After learning more about her newest patient, Kate reminded her about the risks of birth control pills, and made sure she understood that they don’t protect against sexually transmitted diseases.

Her next patient was a returning 42-year-old, who came in for an infertility consultation. Kate explained the initial tests she wanted to run, as well as the next steps, which seemed to give the patient some hope.

She was followed by a 33-year-old who was there for her 38-week pregnancy checkup on her third child. While performing the exam, Kate felt something abnormal. However, not knowing what it was, and not wanting to unnecessarily concern her patient, she stayed calm and told her she was having a difficult time finding her cervix.

After my arrival earlier that morning, Kate had explained that Winter Park OB-GYN was a collaborative practice. And, this particular patient was a perfect example of that collaboration at work, as she consulted a fellow nurse practitioner about her unusual discovery.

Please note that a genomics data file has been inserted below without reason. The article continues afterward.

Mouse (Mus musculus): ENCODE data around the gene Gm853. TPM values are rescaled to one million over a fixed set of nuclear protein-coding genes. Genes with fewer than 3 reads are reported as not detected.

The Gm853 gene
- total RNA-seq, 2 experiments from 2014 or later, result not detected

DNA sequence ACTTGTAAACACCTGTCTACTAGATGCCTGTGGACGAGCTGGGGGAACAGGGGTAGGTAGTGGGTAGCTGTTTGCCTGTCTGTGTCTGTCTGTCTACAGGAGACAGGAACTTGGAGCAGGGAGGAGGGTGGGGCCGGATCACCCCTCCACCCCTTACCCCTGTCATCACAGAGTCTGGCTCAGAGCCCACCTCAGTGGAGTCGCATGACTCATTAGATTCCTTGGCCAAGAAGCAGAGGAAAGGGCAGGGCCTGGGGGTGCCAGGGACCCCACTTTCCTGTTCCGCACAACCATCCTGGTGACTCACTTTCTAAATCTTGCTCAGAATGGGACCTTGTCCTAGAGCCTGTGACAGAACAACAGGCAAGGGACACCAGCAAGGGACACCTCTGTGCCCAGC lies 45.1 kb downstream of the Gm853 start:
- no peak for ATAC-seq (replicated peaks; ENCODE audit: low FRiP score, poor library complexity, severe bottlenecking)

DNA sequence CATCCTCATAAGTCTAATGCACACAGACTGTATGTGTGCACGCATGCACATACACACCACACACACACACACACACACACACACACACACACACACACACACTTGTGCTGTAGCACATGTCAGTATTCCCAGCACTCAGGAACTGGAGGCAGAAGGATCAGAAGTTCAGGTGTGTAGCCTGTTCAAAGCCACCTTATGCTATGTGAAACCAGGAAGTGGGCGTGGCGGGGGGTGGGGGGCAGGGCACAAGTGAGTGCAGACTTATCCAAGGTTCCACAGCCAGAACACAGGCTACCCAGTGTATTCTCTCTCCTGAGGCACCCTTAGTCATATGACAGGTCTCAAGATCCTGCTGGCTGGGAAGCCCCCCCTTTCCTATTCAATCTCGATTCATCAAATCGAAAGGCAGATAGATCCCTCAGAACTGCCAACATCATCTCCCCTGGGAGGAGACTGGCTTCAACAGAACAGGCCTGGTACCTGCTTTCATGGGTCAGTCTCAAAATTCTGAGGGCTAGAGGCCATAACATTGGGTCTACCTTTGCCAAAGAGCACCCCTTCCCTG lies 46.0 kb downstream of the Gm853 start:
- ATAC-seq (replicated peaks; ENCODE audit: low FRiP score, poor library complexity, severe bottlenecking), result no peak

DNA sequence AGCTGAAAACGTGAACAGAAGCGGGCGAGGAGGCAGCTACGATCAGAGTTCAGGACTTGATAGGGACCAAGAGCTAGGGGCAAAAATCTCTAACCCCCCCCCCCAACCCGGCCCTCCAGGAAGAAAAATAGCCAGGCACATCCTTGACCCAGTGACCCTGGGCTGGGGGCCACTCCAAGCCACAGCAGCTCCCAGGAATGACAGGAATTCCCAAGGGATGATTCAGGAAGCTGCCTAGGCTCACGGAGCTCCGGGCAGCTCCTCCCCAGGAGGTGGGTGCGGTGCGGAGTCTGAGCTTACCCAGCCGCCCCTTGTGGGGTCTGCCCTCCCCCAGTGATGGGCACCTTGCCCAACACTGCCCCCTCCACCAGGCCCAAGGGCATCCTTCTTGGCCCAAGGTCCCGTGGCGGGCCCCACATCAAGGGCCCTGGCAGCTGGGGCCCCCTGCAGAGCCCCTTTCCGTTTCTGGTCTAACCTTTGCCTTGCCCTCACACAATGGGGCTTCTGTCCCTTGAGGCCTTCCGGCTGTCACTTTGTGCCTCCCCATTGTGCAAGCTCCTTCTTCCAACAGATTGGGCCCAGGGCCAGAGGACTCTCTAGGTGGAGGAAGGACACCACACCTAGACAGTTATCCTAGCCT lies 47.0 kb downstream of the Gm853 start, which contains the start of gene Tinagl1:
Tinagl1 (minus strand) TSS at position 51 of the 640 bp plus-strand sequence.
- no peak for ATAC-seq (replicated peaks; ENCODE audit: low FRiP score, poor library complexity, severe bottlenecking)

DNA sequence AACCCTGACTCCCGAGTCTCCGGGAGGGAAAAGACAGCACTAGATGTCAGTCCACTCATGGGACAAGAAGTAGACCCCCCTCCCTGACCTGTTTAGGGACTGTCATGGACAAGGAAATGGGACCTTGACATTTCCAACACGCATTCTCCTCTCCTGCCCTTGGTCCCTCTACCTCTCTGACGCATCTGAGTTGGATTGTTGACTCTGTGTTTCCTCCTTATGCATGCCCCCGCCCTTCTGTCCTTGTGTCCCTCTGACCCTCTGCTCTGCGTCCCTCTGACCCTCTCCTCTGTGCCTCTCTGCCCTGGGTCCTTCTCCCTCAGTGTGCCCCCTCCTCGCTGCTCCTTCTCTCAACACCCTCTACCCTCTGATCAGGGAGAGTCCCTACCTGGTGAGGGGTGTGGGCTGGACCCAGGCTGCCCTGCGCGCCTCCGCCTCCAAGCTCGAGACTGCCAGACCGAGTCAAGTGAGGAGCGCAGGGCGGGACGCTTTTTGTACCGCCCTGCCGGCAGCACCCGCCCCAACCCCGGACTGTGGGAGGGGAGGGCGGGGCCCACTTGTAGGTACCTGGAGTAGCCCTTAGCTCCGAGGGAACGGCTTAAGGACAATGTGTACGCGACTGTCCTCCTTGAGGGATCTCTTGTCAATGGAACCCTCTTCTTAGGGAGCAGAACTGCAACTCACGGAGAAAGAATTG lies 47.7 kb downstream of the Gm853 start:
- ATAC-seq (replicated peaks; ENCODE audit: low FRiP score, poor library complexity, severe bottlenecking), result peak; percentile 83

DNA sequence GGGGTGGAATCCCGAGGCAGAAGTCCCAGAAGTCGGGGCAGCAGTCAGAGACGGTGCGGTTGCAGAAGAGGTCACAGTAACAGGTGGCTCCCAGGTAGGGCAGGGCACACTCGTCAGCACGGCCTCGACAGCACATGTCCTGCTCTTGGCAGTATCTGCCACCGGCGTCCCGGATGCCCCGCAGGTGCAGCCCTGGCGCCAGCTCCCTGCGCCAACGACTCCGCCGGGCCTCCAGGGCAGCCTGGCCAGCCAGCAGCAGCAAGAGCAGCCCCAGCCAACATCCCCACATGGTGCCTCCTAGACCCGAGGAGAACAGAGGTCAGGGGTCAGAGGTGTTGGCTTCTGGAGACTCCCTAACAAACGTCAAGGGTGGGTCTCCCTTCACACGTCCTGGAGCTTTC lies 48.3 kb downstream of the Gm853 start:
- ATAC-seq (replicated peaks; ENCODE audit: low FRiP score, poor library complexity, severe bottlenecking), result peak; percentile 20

Thankfully, it turned out to be a varicose vein on the uterus and not an umbilical cord, which would have required emergent care.

As the morning proceeded, Kate saw four more patients — a 34-year-old for a 34-week pregnancy check, a 24-year-old in for her first pap smear, a 25-year-old with a yeast infection and a 24-year-old who came in for a Nexplanon birth control implant — before getting to take a break for lunch, through which she worked on charts, and again checked messages and lab results.

After getting a few bites in, it was time for her first patient of the afternoon, a 60-year-old in for her annual exam. She was followed by a 52-year-old who had been experiencing light spotting every couple of months and thought she may be in menopause. However, Kate assured her that was not the case yet due to her lab and ultrasound results. Instead, it was a cyst that was most likely causing the irregular bleeding.